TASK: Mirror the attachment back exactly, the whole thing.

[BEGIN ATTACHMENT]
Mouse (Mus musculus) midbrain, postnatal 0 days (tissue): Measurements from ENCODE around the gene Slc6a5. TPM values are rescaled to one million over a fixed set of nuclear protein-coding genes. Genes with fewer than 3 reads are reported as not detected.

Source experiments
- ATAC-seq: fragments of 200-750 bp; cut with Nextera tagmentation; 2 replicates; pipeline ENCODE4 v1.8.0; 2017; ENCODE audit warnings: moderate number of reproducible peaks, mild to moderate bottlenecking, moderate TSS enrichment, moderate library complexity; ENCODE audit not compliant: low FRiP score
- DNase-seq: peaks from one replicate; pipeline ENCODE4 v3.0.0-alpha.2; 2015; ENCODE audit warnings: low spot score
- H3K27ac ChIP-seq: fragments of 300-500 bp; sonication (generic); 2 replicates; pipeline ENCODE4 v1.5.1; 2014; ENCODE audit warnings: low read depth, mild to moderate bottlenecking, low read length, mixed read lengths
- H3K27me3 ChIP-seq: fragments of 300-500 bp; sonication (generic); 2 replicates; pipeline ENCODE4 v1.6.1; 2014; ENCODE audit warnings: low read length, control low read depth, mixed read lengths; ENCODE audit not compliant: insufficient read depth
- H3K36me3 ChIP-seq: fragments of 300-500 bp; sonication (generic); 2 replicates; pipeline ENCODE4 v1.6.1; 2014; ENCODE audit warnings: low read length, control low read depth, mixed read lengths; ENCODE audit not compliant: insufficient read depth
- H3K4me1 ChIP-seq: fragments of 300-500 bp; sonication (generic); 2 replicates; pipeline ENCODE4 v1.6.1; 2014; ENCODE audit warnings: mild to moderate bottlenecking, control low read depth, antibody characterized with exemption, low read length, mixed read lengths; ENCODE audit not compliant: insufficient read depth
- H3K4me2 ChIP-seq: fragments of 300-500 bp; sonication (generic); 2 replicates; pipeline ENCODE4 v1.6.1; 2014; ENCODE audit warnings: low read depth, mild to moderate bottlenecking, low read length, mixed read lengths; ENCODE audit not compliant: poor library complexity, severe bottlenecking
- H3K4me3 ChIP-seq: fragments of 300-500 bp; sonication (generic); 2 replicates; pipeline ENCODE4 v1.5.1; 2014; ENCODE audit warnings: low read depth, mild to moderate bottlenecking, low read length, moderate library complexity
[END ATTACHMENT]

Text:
Mouse (Mus musculus) midbrain, postnatal 0 days (tissue): Measurements from ENCODE around the gene Slc6a5. TPM values are rescaled to one million over a fixed set of nuclear protein-coding genes. Genes with fewer than 3 reads are reported as not detected.

Source experiments
- ATAC-seq: fragments of 200-750 bp; cut with Nextera tagmentation; 2 replicates; pipeline ENCODE4 v1.8.0; 2017; ENCODE audit warnings: moderate number of reproducible peaks, mild to moderate bottlenecking, moderate TSS enrichment, moderate library complexity; ENCODE audit not compliant: low FRiP score
- DNase-seq: peaks from one replicate; pipeline ENCODE4 v3.0.0-alpha.2; 2015; ENCODE audit warnings: low spot score
- H3K27ac ChIP-seq: fragments of 300-500 bp; sonication (generic); 2 replicates; pipeline ENCODE4 v1.5.1; 2014; ENCODE audit warnings: low read depth, mild to moderate bottlenecking, low read length, mixed read lengths
- H3K27me3 ChIP-seq: fragments of 300-500 bp; sonication (generic); 2 replicates; pipeline ENCODE4 v1.6.1; 2014; ENCODE audit warnings: low read length, control low read depth, mixed read lengths; ENCODE audit not compliant: insufficient read depth
- H3K36me3 ChIP-seq: fragments of 300-500 bp; sonication (generic); 2 replicates; pipeline ENCODE4 v1.6.1; 2014; ENCODE audit warnings: low read length, control low read depth, mixed read lengths; ENCODE audit not compliant: insufficient read depth
- H3K4me1 ChIP-seq: fragments of 300-500 bp; sonication (generic); 2 replicates; pipeline ENCODE4 v1.6.1; 2014; ENCODE audit warnings: mild to moderate bottlenecking, control low read depth, antibody characterized with exemption, low read length, mixed read lengths; ENCODE audit not compliant: insufficient read depth
- H3K4me2 ChIP-seq: fragments of 300-500 bp; sonication (generic); 2 replicates; pipeline ENCODE4 v1.6.1; 2014; ENCODE audit warnings: low read depth, mild to moderate bottlenecking, low read length, mixed read lengths; ENCODE audit not compliant: poor library complexity, severe bottlenecking
- H3K4me3 ChIP-seq: fragments of 300-500 bp; sonication (generic); 2 replicates; pipeline ENCODE4 v1.5.1; 2014; ENCODE audit warnings: low read depth, mild to moderate bottlenecking, low read length, moderate library complexity